Movement-Building After Charlottesville

Many of us in this community are movement builders. Which means that as we watch the news roll in, refresh our social media feeds, talk to friends, and wade through our own staggered waves of revulsion and numbness, we are also thinking about what to do. It is a gift and a burden -- the power to act, and to give others a chance to act -- which we carry together in the Momentum community.

2 key ways to take strategic action in this moment are to escalate & absorb. Below are some resources to support you in building movement out of this moment.

Time to Escalate

Charlottesville is a trigger event. Bill Moyer describes a trigger event as a "highly publicized, shocking incident" that "dramatically reveals a critical social problem to the public in a vivid way." But that problem can fade quickly from public conscience unless our movements keep it in the spotlight.

Organizing for racial justice has been happening for centuries, and will happen long after this moment. But this week, the public has been forced to see the reality of white supremacy in the U.S. today. This is an instance of polarization: the optics of white nationalists bearing torches, shouting Nazi slogans, and launching violent attacks have alarmed centrists and alienated conservatives.

But white supremacy will cycle out of the news soon unless we make it a crisis that the public must contend with.

It’s time to escalate: Keep the heat on by planning an action and getting your networks to turn out to existing events. If everyone on this email list planned a small action, we could turn this trigger event into a moment of the whirlwind that changes what is politically possible for years to come.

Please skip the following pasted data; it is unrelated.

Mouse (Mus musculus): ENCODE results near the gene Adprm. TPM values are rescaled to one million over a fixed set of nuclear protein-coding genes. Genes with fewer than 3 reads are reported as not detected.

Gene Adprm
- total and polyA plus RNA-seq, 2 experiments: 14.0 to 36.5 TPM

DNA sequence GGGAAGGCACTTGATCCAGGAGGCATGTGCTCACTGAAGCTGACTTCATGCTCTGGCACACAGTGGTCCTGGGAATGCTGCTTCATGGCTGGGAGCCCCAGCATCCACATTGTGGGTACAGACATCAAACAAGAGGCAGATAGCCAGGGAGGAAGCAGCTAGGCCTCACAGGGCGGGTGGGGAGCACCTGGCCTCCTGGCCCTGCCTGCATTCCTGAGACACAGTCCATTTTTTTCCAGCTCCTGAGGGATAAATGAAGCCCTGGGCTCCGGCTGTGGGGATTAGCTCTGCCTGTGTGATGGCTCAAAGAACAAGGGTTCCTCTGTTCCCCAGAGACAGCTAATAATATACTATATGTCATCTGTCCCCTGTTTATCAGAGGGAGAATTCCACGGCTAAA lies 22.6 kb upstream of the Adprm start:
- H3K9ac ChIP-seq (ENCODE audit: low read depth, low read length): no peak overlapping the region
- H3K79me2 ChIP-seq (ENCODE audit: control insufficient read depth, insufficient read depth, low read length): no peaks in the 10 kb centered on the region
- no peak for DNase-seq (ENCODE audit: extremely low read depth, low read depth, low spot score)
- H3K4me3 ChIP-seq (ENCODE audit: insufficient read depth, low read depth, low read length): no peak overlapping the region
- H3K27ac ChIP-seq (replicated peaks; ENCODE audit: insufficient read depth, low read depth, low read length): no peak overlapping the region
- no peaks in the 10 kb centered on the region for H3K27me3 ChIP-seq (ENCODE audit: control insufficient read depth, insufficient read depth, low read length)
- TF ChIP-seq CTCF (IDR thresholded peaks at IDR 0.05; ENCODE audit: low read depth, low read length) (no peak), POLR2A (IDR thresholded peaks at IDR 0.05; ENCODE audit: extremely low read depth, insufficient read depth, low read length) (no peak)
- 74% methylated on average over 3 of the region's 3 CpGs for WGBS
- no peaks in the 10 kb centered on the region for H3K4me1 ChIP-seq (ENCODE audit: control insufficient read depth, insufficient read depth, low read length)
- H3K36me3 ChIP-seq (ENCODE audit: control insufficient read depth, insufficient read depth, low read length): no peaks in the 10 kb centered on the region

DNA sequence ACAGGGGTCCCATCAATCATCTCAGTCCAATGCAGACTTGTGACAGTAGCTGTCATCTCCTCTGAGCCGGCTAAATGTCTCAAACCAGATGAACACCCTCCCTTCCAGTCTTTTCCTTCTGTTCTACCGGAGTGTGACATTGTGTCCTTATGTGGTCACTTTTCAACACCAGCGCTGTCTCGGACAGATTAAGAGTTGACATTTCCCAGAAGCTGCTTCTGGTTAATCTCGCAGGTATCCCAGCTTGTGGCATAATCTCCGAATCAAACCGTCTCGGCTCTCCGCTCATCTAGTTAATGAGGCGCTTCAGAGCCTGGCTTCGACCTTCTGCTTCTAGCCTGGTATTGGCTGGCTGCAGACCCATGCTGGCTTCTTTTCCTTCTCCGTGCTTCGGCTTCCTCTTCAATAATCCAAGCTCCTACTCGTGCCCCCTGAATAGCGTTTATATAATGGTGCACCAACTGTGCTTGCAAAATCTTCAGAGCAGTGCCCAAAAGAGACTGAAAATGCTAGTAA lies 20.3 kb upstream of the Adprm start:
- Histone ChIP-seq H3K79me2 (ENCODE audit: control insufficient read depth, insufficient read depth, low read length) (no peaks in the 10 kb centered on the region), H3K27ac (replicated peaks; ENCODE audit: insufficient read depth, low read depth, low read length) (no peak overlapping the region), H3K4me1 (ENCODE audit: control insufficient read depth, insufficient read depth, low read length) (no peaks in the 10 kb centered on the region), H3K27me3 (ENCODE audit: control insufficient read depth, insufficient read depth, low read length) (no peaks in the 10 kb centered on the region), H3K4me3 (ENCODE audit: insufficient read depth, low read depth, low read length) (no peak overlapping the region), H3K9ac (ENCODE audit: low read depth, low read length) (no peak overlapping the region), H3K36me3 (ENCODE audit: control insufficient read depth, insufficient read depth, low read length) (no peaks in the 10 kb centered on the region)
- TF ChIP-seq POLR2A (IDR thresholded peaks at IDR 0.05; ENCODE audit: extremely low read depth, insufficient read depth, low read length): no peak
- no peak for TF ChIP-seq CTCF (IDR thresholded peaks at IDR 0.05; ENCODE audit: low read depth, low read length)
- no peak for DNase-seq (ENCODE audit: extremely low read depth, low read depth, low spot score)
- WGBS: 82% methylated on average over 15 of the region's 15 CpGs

In your actions, give the public a clear choice: Make powerful demands that speak to the moment, such as removing symbols of the Confederacy, firing the white supremacist in the White House, and calling for reparations.

Here are a few resources for planning actions in the weeks to come:

For an example, check out BYP100 in Durham, NC earlier this week, where organizers and allies tore down a Confederate statue in downtown Durham. The action was a perfect example of escalating around a trigger event: it was quickly organized, dramatic, symbolic (visibly tearing down white supremacy), and is easily replicable at sites of Confederate monuments across the country (see database here).

Organizers from BYP100 after the monument was torn down. D’atra Jackson (left) will be a trainer at POC Momentum in October.

Organizers from BYP100 after the monument was torn down.
D’atra Jackson (left) will be a trainer at POC Momentum in October.

Absorb the Energy to Keep Building Momentum

To keep building on this moment so our movements can become stronger and stronger, we need to think about absorption.

Absorption means giving people a role and a “next thing to do.” Send out a petition or a trigger pledge (“If we get 1000 signatures we will…”), and make sure you have someone taking names at any event you plan. This is how we turn the energy of the moment into fuel for the long haul.

Here are a few resources for thinking about how to absorb the energy from this weekend and keep it going:

For more resources, check out PowerLabs’ crowd-sourced list of resources for organizers Responding to Charlottesville, including creative action ideas, calls to action, political education resources, and more.

We send love and gratitude to all of you who are taking action this week to make justice winnable. We are with you.

In solidarity,

Lissy & Cicia
Momentum Community

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